In regard to the first two problems we identified, there was good news. HTML, the building block of Web pages, had evolved and continues to evolve as a more manageable and flexible tool for handling larger Web sites. Basic advances in the HTML specification such as the use of Cascading Style Sheets (CSS) to separate style from content marked a significant improvement in the ability to manage a Web site. With each new release, most HTML software packages added more site management and template features that enhanced the ability of Web developers to maintain consistency and propagate changes throughout a site.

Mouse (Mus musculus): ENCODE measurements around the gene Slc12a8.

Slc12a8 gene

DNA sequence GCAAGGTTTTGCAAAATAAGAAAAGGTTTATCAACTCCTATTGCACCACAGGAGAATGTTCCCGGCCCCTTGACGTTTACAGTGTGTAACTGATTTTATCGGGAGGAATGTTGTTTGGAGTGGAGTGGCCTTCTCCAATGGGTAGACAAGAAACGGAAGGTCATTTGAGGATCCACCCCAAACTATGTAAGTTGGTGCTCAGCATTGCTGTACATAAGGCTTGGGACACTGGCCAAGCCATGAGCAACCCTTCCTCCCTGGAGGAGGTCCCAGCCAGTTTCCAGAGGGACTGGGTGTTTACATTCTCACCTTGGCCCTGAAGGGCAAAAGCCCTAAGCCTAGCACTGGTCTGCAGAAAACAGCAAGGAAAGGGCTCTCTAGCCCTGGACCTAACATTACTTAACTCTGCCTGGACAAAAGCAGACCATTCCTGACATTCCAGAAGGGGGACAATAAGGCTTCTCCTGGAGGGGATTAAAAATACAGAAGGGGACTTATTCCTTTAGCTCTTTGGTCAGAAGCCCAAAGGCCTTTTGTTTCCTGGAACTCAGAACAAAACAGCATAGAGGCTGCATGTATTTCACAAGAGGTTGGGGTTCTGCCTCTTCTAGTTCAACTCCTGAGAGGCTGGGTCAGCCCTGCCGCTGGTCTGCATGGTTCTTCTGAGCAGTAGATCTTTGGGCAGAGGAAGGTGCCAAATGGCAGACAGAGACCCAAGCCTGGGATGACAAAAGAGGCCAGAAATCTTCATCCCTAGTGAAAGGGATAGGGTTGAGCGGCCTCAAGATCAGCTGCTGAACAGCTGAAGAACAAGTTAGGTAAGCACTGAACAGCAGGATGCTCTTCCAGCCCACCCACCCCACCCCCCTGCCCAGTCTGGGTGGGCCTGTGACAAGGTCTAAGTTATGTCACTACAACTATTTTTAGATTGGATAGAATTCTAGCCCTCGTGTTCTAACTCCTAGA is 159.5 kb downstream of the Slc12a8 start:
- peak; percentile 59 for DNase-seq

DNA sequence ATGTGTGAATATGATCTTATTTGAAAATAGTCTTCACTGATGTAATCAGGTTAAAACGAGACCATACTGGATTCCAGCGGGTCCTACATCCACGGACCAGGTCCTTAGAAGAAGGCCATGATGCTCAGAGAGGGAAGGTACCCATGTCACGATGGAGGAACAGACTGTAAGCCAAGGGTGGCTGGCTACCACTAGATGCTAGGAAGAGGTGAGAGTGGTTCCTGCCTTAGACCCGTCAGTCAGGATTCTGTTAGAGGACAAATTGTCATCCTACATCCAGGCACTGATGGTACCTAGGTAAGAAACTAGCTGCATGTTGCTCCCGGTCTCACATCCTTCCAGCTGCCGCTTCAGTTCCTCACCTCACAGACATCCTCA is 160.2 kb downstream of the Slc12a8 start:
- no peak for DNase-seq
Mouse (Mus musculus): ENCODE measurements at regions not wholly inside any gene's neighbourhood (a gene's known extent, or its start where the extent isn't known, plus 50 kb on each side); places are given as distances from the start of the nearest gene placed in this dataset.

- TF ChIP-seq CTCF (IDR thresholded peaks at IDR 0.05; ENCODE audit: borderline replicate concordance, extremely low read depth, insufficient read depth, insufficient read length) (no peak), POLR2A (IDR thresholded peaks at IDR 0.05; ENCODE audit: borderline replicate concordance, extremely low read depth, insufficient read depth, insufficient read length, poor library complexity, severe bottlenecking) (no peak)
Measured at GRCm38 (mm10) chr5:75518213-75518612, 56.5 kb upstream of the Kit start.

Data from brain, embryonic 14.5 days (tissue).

However, we found that these developments did not really address the underlying problems of workflow and structure. They alleviated some difficulties, but still operated within the structural restrictions of the HTML page in which the content is never fully separated from the style. It works fine if you choose to involve the Web team (someone with HTML and Web scripting knowledge) in nearly all aspects of production, design, and delivery, and you create your Web site content for only one medium (the computer monitor Web page). But that is seldom, if ever, the case.
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